And those chest pains in the past always went away, though they were likely also the result of anxiety, my blood vessels were absolutely taxed and miserable from the way I was eating.  Once I had chest pains after eating a terrible but delicious-to-me meal at Sonic — a shake, a chili dog, chili-cheese tots.  I will eat some form of that meal again, I’m sure, just for the hell of it, but it used to be a more common occurrence for me (hey, the kids love Sonic! Might as well go nuts!) and one time right after that combination I had this mix of self-loathing, anxiety, heartburn, and tightness in my chest that psyched me out and I had to tell myself “you’re not having a heart attack from eating at Sonic,” though the fact is that your arterial endothelial function can be compromised simply by eating a terrible meal, and fertile ground for heart attacks or heart failure can be slowly built up or time simply by eating too much fried food, setting you up to fall over like a cardboard cut-out version of yourself when the right amount of stress hits you all at once.  The crazy thing is that we all know that eating terribly is bad for you over time, but we don’t know that many people have keeled over and died after a particularly bad meal, the straw that broke the camel’s back.  Yikes.  But I didn’t keel over here, I felt better after taking my garlic and niacin and dare I say, I drank some whiskey and said to myself “this will thin my blood” just as my paternal grandfather wrote in his journal at one point weeks before he died of a heart attack.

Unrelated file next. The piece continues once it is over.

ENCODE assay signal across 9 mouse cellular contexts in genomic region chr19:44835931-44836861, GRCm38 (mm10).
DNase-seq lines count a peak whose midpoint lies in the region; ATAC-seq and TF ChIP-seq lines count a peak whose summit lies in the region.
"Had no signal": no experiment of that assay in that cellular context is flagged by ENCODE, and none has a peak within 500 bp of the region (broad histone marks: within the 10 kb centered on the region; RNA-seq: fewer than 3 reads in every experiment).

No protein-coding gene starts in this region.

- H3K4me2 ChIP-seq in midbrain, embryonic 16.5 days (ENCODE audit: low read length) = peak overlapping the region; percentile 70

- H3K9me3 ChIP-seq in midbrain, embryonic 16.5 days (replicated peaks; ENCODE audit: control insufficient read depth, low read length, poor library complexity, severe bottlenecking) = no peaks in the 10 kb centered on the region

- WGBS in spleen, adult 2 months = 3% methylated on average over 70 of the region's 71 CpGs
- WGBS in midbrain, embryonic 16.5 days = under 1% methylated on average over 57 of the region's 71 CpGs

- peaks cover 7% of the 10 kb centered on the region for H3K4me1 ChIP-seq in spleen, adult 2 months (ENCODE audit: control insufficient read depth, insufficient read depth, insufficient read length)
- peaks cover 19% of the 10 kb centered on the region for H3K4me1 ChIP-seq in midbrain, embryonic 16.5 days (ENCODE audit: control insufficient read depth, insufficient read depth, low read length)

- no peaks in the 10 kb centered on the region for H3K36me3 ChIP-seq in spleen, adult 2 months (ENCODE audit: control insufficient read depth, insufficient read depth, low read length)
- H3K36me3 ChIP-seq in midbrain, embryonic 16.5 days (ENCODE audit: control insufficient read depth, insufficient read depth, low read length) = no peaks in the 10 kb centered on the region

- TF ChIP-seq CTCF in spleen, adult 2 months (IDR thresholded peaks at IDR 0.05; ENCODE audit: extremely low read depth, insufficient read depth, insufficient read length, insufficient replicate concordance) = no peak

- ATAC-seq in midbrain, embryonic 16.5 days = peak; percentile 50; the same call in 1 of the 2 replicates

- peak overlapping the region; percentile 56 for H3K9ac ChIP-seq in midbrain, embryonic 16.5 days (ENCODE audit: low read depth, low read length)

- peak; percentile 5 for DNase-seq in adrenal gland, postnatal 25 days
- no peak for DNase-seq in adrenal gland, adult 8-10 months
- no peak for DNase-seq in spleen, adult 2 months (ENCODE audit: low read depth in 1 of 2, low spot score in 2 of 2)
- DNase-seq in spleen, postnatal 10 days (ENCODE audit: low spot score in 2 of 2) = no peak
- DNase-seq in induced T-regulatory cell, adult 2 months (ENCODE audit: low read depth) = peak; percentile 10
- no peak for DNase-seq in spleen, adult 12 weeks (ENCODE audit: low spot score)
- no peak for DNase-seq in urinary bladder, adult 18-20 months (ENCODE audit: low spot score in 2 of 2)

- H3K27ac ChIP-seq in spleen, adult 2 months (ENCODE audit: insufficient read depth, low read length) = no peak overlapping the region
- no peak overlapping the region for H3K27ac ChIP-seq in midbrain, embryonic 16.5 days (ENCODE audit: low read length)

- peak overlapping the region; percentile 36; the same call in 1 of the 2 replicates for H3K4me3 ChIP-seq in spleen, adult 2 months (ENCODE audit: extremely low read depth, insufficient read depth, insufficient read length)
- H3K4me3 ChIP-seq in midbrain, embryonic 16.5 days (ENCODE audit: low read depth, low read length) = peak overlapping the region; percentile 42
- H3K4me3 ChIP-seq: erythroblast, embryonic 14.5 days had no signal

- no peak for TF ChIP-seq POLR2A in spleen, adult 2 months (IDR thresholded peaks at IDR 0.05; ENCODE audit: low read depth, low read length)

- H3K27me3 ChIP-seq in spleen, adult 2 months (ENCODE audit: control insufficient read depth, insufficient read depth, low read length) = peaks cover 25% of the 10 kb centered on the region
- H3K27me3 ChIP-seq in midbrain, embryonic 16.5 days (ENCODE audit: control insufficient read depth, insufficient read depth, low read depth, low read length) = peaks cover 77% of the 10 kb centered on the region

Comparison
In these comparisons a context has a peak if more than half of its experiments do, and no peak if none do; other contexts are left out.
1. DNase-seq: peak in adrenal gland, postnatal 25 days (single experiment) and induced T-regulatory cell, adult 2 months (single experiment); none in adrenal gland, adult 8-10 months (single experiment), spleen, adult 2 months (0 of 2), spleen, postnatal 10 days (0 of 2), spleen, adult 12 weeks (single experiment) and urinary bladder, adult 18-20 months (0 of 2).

So suffice to say, I’m no stranger to chest pain.  I was always more inclined to brush it off because I was a smoker until 2010, and chest pain was an occasional companion to my smoker’s lifestyle, going all the way back to high school!  But this time was different–it was the first time that I felt like I had to tell someone else I was experiencing “severe chest discomfort” in clinical terms because saying “I think I’m having a heart attack” was just too intense and too real.  I had to say something and to hear them look back at me in concern and ask “do you want to go to the hospital?”  Yes please.  I called my wife on the way there and tried to fight back tears, but I could feel my heart jumping around in my chest.  It felt like muscle pounding against sharp bone.